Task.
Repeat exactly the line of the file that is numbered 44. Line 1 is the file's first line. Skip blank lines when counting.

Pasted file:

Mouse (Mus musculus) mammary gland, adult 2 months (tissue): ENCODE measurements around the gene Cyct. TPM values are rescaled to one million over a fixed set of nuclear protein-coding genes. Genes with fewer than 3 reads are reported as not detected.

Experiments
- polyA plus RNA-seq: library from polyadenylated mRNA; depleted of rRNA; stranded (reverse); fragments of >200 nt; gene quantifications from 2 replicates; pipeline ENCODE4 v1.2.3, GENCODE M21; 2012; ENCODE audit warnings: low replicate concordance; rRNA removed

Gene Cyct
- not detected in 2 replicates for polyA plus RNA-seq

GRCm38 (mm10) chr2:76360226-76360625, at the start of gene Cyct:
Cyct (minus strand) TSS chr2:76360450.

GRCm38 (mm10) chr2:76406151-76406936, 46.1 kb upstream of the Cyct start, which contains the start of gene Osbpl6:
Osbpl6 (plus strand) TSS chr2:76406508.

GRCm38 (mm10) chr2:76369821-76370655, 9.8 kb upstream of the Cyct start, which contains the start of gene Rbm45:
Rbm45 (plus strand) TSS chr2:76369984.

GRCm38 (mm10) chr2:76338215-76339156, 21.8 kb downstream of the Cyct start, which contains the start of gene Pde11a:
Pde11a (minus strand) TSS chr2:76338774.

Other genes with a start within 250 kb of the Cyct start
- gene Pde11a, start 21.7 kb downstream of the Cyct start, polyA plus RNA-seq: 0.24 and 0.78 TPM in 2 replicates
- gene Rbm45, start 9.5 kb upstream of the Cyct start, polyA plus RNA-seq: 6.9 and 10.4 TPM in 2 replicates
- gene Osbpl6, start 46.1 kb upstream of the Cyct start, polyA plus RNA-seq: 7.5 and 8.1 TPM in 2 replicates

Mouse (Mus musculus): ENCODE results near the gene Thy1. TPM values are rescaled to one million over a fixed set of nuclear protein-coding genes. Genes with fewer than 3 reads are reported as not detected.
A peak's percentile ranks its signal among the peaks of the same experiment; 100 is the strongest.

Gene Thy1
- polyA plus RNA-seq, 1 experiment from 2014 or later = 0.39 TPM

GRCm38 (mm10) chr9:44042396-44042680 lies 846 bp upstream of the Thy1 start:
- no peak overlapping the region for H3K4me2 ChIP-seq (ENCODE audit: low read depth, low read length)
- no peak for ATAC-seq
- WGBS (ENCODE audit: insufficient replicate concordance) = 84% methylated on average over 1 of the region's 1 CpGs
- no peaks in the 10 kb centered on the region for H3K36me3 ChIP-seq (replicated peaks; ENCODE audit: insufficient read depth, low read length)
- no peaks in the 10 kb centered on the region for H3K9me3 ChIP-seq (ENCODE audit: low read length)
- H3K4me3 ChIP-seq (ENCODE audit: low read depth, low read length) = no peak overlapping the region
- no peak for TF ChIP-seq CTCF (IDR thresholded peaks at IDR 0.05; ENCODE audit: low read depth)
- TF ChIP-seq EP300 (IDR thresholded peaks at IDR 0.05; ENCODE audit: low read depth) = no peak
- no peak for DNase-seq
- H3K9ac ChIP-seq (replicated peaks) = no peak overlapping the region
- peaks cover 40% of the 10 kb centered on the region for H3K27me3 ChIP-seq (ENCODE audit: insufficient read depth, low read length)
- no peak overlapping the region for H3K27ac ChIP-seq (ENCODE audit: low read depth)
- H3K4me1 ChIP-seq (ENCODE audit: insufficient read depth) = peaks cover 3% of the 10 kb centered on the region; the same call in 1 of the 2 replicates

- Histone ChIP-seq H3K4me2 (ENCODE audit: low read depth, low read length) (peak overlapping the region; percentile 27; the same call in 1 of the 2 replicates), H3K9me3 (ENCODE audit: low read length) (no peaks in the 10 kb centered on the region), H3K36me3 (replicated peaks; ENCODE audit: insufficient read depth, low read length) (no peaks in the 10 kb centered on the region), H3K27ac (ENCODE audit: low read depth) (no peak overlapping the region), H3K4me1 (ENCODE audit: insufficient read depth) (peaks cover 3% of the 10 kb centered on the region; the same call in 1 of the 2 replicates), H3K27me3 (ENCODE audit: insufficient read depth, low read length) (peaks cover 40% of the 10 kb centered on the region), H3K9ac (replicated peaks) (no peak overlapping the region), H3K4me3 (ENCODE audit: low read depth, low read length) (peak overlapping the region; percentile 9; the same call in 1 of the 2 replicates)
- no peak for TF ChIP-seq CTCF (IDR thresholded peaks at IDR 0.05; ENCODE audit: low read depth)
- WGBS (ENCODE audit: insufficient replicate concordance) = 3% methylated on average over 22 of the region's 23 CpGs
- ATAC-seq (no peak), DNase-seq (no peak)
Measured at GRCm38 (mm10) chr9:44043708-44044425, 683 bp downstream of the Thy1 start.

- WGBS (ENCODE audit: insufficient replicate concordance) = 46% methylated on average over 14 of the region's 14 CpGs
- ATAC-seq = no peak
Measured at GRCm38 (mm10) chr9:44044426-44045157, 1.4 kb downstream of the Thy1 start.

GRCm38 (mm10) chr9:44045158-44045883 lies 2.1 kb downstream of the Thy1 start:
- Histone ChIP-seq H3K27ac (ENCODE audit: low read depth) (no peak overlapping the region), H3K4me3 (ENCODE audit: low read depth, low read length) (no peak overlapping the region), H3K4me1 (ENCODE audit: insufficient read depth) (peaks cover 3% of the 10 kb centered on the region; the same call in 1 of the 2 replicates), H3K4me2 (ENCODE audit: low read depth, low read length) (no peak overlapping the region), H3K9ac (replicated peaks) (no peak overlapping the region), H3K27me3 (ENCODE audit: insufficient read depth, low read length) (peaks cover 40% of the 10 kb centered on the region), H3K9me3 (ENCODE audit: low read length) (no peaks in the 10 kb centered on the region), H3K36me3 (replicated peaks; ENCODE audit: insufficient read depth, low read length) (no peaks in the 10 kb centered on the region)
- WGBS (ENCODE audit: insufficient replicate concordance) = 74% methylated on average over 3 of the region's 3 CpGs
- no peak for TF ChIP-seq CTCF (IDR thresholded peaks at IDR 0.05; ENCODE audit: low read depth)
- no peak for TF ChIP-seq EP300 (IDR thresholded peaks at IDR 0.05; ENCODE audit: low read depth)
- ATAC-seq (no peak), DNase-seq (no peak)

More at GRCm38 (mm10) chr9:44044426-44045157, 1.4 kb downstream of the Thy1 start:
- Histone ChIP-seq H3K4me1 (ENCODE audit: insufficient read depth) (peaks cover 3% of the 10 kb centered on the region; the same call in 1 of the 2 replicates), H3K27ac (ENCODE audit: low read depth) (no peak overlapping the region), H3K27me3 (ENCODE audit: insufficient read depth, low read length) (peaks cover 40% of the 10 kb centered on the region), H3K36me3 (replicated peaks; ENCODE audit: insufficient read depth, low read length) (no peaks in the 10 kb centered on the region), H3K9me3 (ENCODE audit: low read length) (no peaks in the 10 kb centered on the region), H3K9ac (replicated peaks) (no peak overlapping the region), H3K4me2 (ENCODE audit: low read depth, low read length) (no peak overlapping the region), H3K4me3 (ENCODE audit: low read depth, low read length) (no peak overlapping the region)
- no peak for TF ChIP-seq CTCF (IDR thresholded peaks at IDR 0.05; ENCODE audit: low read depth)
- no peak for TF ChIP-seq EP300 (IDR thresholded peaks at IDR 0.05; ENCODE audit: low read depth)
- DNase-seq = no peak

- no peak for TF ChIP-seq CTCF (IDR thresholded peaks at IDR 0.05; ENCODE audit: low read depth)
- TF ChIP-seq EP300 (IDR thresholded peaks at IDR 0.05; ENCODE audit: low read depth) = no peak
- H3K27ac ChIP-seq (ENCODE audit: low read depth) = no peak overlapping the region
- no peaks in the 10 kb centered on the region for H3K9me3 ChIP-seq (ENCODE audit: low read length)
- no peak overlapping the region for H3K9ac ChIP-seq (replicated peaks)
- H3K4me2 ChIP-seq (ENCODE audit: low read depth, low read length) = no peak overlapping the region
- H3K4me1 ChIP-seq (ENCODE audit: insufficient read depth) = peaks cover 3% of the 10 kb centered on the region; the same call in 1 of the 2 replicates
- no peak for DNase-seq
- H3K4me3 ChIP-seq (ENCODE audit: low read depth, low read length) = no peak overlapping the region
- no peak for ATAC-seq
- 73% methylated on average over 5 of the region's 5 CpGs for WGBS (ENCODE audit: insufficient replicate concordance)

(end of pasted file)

GRCm38 (mm10) chr9:44045158-44045883 lies 2.1 kb downstream of the Thy1 start: